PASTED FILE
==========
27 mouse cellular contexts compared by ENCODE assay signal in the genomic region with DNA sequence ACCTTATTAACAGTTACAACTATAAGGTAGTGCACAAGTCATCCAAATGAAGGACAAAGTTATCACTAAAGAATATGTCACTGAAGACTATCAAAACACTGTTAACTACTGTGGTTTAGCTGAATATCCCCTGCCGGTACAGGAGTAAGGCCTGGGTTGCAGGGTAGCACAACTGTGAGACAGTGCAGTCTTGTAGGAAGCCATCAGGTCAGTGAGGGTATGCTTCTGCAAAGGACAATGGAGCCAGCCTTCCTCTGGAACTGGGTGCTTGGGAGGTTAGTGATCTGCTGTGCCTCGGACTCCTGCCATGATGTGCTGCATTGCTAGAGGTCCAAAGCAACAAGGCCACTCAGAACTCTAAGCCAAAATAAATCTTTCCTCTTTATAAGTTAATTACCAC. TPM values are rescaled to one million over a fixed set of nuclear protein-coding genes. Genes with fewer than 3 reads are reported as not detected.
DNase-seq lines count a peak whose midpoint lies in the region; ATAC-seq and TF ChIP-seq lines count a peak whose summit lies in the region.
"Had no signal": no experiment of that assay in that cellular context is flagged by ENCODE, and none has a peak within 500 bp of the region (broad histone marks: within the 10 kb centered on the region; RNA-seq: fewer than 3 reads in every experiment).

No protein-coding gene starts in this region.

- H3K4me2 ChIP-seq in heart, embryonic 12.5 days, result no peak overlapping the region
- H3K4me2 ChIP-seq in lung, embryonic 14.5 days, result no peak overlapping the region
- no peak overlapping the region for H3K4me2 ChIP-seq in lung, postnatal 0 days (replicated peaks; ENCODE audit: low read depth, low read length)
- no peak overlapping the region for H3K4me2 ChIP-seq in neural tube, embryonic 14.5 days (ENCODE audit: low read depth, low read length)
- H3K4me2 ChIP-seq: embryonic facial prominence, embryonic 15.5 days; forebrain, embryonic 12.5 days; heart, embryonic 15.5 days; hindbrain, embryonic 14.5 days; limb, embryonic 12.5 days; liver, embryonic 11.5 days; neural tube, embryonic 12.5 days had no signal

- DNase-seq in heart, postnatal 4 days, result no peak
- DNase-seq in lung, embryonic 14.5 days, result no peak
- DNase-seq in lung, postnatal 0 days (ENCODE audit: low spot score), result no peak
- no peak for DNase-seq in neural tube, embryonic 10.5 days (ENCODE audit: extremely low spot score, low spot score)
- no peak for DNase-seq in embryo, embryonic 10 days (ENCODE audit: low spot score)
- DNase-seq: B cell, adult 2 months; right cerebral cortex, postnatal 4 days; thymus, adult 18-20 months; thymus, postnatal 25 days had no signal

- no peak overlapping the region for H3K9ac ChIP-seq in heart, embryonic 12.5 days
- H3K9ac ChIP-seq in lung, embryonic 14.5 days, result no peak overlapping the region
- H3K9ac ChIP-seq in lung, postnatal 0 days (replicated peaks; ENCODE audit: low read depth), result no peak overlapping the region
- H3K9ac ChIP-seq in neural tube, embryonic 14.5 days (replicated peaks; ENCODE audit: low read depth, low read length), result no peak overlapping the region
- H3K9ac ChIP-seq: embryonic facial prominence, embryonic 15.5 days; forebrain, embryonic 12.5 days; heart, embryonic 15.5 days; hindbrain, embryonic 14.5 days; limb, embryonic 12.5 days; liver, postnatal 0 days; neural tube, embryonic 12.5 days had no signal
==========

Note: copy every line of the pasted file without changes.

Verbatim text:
27 mouse cellular contexts compared by ENCODE assay signal in the genomic region with DNA sequence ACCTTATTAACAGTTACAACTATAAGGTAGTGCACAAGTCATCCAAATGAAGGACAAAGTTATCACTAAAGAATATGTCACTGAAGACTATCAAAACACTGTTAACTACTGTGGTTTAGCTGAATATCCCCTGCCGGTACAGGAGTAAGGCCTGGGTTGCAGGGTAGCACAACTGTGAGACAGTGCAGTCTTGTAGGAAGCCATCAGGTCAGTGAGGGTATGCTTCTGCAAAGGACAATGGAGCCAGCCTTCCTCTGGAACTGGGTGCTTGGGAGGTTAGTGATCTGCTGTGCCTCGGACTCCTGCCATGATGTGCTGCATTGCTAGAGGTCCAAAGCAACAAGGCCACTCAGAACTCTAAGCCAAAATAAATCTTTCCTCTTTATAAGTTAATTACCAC. TPM values are rescaled to one million over a fixed set of nuclear protein-coding genes. Genes with fewer than 3 reads are reported as not detected.
DNase-seq lines count a peak whose midpoint lies in the region; ATAC-seq and TF ChIP-seq lines count a peak whose summit lies in the region.
"Had no signal": no experiment of that assay in that cellular context is flagged by ENCODE, and none has a peak within 500 bp of the region (broad histone marks: within the 10 kb centered on the region; RNA-seq: fewer than 3 reads in every experiment).

No protein-coding gene starts in this region.

- H3K4me2 ChIP-seq in heart, embryonic 12.5 days, result no peak overlapping the region
- H3K4me2 ChIP-seq in lung, embryonic 14.5 days, result no peak overlapping the region
- no peak overlapping the region for H3K4me2 ChIP-seq in lung, postnatal 0 days (replicated peaks; ENCODE audit: low read depth, low read length)
- no peak overlapping the region for H3K4me2 ChIP-seq in neural tube, embryonic 14.5 days (ENCODE audit: low read depth, low read length)
- H3K4me2 ChIP-seq: embryonic facial prominence, embryonic 15.5 days; forebrain, embryonic 12.5 days; heart, embryonic 15.5 days; hindbrain, embryonic 14.5 days; limb, embryonic 12.5 days; liver, embryonic 11.5 days; neural tube, embryonic 12.5 days had no signal

- DNase-seq in heart, postnatal 4 days, result no peak
- DNase-seq in lung, embryonic 14.5 days, result no peak
- DNase-seq in lung, postnatal 0 days (ENCODE audit: low spot score), result no peak
- no peak for DNase-seq in neural tube, embryonic 10.5 days (ENCODE audit: extremely low spot score, low spot score)
- no peak for DNase-seq in embryo, embryonic 10 days (ENCODE audit: low spot score)
- DNase-seq: B cell, adult 2 months; right cerebral cortex, postnatal 4 days; thymus, adult 18-20 months; thymus, postnatal 25 days had no signal

- no peak overlapping the region for H3K9ac ChIP-seq in heart, embryonic 12.5 days
- H3K9ac ChIP-seq in lung, embryonic 14.5 days, result no peak overlapping the region
- H3K9ac ChIP-seq in lung, postnatal 0 days (replicated peaks; ENCODE audit: low read depth), result no peak overlapping the region
- H3K9ac ChIP-seq in neural tube, embryonic 14.5 days (replicated peaks; ENCODE audit: low read depth, low read length), result no peak overlapping the region
- H3K9ac ChIP-seq: embryonic facial prominence, embryonic 15.5 days; forebrain, embryonic 12.5 days; heart, embryonic 15.5 days; hindbrain, embryonic 14.5 days; limb, embryonic 12.5 days; liver, postnatal 0 days; neural tube, embryonic 12.5 days had no signal